K.O was another dog who arrived in our arms quite by chance. My Aunty rang my mother from Cornwall one Saturday morning and said that she had just been to the vets and they were appealing for someone to take a 6month old collie brought into them that morning which was going to be put to sleep by a man who had lost his flat in a fire and was unwilling to take her on to his next accommodation. Mum wrote a pros and cons list, the Pros outweighed the cons and a very confused K.O (then Lady) was delivered to our doorstep.
K.O, like Scrappy, started by doing obedience with Mum and it was something she naturally took to and did well in, but once again, when introduced to agility it became her firm favourite and the obedience competitions stopped and the agility competitions started.
When Mum got her new dog, Phiz, K.O was passed to me. I was so excited; I had only competed in Junior classes with Scrappy but now at 10 years old I had my own dog and could compete in adult classes at last. But in order to do well in adult classes K.O and I had to up our game. A couple of years doing intense obedience had left K.O with an inclination to hang around my feet and look at me instead of where she was going (Velcro Collie!) and to start with I was tripping over her left, right and centre. So we took a couple of months out of competition to concentrate on building our relationship and trust and to re-train her to get her contacts and go on.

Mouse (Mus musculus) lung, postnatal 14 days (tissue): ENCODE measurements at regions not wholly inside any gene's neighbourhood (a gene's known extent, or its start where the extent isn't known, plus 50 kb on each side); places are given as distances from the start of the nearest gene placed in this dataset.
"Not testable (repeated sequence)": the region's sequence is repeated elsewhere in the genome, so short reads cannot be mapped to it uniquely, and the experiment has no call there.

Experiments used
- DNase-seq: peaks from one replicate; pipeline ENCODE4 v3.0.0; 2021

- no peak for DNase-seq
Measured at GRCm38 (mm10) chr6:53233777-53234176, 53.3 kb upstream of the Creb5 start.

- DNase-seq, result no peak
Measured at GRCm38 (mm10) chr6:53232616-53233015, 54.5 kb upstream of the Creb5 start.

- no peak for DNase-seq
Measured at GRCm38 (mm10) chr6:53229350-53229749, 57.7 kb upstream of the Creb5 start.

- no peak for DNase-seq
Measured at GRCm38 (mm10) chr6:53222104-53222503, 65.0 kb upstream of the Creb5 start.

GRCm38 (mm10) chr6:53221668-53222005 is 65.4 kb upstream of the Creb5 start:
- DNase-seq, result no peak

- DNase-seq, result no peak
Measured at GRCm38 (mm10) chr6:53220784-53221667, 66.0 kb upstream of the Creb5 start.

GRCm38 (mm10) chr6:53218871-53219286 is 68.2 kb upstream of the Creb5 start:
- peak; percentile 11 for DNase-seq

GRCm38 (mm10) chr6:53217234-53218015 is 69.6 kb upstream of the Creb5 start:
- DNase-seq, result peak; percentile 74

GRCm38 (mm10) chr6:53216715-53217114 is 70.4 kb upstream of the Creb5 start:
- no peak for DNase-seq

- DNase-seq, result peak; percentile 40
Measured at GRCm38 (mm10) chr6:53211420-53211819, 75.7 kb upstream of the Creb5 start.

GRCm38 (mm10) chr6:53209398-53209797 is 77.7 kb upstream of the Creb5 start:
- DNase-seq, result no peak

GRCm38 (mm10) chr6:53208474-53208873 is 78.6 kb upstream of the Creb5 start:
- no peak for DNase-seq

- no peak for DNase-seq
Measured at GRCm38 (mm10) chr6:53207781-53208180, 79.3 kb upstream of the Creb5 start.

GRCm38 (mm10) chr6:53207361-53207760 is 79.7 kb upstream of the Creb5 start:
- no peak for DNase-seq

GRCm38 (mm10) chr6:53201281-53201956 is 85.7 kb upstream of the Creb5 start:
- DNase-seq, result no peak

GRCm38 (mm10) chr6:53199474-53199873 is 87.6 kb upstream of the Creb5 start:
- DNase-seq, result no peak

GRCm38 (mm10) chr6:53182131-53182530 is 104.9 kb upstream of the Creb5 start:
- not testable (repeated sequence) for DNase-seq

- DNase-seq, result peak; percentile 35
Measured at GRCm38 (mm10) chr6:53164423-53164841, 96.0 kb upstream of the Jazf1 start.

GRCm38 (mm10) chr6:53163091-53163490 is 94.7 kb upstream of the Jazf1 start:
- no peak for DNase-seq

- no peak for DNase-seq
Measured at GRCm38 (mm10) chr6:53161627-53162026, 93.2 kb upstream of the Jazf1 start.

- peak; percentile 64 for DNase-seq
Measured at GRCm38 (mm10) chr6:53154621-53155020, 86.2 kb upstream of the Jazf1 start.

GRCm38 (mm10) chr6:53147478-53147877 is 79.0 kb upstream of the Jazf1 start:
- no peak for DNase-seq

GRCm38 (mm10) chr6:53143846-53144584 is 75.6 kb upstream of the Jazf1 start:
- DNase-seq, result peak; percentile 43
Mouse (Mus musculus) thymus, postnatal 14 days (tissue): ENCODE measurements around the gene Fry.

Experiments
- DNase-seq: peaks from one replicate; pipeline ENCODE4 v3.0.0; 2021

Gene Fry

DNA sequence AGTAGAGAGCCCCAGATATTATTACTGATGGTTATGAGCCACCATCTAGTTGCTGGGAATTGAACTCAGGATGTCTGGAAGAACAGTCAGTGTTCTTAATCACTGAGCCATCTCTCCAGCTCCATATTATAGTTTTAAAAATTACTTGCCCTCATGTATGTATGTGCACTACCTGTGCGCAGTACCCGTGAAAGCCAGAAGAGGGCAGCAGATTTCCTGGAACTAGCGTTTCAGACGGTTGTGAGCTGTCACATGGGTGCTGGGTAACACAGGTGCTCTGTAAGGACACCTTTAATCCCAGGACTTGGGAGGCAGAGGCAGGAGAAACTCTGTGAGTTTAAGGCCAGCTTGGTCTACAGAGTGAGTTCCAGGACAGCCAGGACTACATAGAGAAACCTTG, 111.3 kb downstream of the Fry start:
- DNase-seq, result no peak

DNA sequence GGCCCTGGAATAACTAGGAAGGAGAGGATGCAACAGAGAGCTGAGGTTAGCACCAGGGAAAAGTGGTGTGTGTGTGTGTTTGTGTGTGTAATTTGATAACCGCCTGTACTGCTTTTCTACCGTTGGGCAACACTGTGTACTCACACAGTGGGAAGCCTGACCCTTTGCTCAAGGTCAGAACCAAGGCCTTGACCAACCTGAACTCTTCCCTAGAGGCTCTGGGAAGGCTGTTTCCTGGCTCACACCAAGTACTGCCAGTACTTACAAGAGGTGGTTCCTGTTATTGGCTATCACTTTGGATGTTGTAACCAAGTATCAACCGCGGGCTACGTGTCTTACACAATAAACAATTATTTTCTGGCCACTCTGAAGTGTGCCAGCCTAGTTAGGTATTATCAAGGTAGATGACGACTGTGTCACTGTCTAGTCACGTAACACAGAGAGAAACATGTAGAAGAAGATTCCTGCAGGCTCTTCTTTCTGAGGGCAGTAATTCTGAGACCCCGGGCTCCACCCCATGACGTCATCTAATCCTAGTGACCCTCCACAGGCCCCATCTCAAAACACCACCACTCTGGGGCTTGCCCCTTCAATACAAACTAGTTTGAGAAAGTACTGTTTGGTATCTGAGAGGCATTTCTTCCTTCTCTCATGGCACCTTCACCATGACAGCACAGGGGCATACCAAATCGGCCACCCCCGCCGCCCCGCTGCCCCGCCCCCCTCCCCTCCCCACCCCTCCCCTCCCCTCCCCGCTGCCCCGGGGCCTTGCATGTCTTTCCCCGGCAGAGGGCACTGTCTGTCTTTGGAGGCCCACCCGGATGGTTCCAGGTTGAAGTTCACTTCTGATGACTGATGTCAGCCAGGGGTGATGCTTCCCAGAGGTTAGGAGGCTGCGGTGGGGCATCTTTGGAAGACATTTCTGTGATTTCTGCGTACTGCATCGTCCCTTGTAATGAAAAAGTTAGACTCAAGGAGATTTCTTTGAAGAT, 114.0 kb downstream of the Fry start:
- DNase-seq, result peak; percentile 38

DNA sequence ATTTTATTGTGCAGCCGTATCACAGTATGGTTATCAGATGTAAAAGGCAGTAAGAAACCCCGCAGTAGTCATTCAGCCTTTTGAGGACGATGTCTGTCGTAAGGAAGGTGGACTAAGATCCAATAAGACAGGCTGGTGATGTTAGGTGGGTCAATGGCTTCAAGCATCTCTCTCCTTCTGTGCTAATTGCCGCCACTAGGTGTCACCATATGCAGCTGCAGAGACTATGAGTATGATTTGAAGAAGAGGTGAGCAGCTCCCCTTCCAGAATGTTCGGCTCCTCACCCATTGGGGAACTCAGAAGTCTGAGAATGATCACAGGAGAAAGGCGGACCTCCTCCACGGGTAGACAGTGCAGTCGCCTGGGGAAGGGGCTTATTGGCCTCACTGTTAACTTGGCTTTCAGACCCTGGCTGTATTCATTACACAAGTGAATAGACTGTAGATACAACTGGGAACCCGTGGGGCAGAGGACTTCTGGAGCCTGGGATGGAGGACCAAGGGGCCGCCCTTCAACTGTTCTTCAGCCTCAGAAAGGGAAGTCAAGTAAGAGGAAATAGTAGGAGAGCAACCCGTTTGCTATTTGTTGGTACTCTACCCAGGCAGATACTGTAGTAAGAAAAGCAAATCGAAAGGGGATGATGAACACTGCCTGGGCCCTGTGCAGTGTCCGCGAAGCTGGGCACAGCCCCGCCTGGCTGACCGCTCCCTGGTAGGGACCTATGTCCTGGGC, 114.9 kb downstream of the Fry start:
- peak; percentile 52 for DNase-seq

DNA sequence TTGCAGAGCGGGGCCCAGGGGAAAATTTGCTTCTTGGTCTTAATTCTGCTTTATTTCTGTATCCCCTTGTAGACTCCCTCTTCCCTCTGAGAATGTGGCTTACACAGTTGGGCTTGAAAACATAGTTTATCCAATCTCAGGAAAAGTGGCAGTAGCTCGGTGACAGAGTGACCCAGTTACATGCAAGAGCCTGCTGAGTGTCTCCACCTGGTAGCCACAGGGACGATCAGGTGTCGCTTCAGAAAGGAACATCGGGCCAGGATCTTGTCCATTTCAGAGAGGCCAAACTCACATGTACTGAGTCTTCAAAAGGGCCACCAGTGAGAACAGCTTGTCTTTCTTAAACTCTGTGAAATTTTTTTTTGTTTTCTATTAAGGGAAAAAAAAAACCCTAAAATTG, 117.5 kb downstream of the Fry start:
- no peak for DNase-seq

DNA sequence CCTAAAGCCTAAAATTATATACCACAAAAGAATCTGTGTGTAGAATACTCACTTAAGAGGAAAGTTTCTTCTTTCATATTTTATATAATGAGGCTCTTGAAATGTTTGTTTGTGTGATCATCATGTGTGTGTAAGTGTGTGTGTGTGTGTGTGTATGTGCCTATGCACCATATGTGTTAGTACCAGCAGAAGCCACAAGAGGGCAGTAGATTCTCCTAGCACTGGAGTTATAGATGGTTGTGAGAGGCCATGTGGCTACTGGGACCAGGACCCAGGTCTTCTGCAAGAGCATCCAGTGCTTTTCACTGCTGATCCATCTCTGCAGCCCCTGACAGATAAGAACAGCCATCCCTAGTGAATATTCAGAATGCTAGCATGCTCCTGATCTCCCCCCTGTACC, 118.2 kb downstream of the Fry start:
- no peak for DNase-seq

Within a year of coming back to competition we won the Dogs in Need Under 12’s Final (Scrappy came 2nd handled by my brother) and then aged just 11, I won my first adult class, taking K.O and myself out of Starters and into Intermediate. I remember a number of jokes being made at the presentation because I had to have an adult come up and collect the champagne which came with the trophy because I was too young!
Things weren’t all plain sailing with K.O, in our most successful year she was diagnosed with hyperthermia, (not be confused by hypothermia) an inability to control her body’s thermostat, during the vet’s tests her body temperature on exercise soared to 107.2 degrees! If she got too hot, it would be fatal. But the decision was made to continue doing the sport she loved so much, providing we carried things around to cool her down immediately after. Having been given only 6 months to live, she carried on for another 7 years and went training only days before we had to have her put to sleep. We had been almost certain that K.O would pass on a long walk, at training, or even in competition but she held on until the decision had to be made for her. K.O was a precious and amazing dog and will always be proof that where there’s a will, there’s a way.
Moments to treasure:
- Guinness Book of World Records 60 poled weave (handled by Mum) – All 60 poles completed on both attempts, her best time was just over 16 seconds.
- 1997 Dogs in Need Junior Under 12 Pedigree Chum Final – Winner
- Winning out of Starters at Gillingham 1997